This is particularly interesting given the planned amendments to the spouse route, especially if the HO allows Zambrano to lead to PR without the PR question taking potentially several years to reach the ECJ. The question of course is how spouses would show (not “simply financial”) dependency. Proof of a genuine relationship as would be required under the spouse rules also suggests emotional dependency, although the HO may not include that. It may be restricted to carers where the British spouse needs care going beyond the migrant spouse’s presence itself, by analogy to the way that a parent can argue that a child needs a parent as a carer. This will probably be tested in court over time, because it may provide an alternative to FLR(M) with its fees and requirements, at least for spouses already in the UK.

    It seems there is a lot still to be seen regarding Zambrano, in addition to PR of course the exact definition of dependency the HO uses and the pending ECJ case and future ECJ cases. Also whether it applies when the applicant is not in the UK or, as seems less likely, when the British citizen is not (yet) in the UK.

    If I understand the Irish position correctly – I’m certainly no expert on Ireland – the Irish child must, in addition to living in Ireland at the time, have been born in Ireland (ie. not Irish by birth outside Ireland to an Irish parent). But the applicant does not need to be in Ireland, they can apply to enter/return unless previously deported due to criminal offences. So there’s certainly room for different interpretations and a lot of questions until the courts provide further rulings.

  4. HO’s Brief Description of DEPENDENCY

    “In terms of evidence of dependency, this will depend upon the individual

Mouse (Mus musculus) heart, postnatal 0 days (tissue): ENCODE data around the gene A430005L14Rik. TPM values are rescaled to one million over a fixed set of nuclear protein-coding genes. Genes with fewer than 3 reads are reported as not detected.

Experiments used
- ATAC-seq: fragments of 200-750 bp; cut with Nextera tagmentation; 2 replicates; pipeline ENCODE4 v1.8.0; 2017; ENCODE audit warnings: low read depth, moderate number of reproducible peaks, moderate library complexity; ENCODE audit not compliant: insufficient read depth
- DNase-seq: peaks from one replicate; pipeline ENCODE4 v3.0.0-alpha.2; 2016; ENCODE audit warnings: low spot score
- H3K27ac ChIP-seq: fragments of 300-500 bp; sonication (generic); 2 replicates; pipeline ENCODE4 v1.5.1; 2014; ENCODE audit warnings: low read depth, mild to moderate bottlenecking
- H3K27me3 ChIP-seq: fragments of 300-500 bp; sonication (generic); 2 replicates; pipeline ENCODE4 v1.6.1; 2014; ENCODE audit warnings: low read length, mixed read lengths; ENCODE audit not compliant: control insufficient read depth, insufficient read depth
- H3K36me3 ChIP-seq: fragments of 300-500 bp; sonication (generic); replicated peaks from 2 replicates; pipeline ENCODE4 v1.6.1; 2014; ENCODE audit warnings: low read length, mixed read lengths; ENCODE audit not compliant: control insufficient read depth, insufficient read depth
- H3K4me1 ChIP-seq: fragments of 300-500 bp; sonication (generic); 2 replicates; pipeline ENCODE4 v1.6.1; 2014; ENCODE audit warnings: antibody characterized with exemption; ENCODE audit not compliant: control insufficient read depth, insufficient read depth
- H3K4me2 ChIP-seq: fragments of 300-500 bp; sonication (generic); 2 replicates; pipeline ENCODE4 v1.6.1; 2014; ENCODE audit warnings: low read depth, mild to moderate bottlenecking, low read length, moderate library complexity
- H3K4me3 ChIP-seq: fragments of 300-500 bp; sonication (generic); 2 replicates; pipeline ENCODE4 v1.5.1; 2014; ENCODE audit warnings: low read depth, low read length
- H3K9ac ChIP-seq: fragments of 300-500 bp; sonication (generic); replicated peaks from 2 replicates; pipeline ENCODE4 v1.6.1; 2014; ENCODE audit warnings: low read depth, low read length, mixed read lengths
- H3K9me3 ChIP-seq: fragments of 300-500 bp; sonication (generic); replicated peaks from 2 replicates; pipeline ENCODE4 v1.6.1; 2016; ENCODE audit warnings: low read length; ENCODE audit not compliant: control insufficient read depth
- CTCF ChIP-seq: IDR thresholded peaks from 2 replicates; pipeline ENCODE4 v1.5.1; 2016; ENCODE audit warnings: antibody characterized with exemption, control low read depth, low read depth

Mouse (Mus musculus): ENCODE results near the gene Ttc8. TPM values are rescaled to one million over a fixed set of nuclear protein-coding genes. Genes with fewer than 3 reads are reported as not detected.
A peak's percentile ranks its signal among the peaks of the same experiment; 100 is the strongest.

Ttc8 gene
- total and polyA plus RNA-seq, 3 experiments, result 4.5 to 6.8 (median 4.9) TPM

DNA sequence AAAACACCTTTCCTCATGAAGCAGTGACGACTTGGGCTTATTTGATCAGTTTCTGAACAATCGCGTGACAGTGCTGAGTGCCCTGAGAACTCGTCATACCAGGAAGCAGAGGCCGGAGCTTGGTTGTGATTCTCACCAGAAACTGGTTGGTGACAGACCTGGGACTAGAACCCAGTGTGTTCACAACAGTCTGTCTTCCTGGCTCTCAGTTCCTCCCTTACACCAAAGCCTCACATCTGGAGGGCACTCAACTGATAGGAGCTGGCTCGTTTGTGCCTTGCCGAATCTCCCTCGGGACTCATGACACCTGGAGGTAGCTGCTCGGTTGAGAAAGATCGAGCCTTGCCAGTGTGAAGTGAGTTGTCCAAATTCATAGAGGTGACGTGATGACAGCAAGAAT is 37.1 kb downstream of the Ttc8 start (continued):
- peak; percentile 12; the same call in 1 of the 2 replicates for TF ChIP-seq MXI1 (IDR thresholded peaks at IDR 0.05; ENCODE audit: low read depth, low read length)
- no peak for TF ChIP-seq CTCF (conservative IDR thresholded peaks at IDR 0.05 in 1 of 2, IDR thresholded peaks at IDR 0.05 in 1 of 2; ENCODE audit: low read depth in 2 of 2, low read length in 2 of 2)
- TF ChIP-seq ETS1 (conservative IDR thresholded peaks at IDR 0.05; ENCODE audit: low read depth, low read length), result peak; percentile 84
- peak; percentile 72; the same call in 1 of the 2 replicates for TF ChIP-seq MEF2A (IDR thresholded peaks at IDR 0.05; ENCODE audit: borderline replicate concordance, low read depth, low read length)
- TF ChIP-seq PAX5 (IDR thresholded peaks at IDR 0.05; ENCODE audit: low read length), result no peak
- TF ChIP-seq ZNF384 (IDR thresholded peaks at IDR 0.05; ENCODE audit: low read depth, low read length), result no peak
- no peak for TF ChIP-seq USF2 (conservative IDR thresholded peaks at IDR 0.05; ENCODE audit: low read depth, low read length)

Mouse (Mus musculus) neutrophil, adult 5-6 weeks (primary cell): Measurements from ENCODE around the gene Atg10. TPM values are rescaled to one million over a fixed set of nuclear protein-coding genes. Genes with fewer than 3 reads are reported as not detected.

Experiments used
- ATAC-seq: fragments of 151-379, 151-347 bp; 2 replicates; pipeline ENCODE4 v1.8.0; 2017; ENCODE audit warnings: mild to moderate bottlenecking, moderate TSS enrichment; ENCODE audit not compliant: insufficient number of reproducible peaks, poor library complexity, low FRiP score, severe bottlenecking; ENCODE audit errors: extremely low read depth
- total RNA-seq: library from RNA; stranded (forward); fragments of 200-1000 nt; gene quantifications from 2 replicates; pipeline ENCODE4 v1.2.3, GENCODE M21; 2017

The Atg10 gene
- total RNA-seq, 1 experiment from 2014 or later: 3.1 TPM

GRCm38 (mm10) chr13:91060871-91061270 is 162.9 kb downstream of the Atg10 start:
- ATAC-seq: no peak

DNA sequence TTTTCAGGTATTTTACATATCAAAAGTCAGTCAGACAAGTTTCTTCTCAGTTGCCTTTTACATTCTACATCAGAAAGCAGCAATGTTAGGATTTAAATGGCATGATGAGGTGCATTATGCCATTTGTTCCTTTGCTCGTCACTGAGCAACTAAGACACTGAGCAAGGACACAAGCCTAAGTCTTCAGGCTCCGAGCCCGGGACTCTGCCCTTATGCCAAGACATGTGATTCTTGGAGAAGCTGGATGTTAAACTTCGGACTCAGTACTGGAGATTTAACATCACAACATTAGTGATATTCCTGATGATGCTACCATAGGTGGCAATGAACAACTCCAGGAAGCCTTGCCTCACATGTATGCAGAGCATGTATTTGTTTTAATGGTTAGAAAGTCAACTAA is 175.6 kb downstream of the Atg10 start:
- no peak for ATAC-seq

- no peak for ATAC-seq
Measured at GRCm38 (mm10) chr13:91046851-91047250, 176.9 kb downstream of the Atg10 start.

circumstances of the case, but financial dependency alone would not be
    sufficient. For children claiming dependency upon a parent/carer, then
    evidence of the relationship and/or any care responsibilities/court
    orders would be appropriate.

    In relation to adults who are dependent upon another adult then clear
    medical evidence, for example of a severe physical and/or mental
    disability would be appropriate. Each case would, however, be considered
    on its individual merits.

    UKBA is still finalising its position on the scope and on the levels of
    dependency and further guidance on this will be published on the UKBA
    website as changes to the Regulations are progressed.”

  5. Michael
    The Zambranos were living in Belgium, and had Belgian children. The judgement was made on the basis that the children were in their own member state.

    The principal of the judgement is that an EU state cannot deny “Article 20” enjoyment to EU citizens, and Constructive Deportation from member state is just one example of that.

    The UKBA often takes the most restrictive interpretation of case law.

    “Nedd help” – not from someone who can’t spell. BTW the UKBA used my yahoo answer of 7 months ago to formulate its Zambrano policy.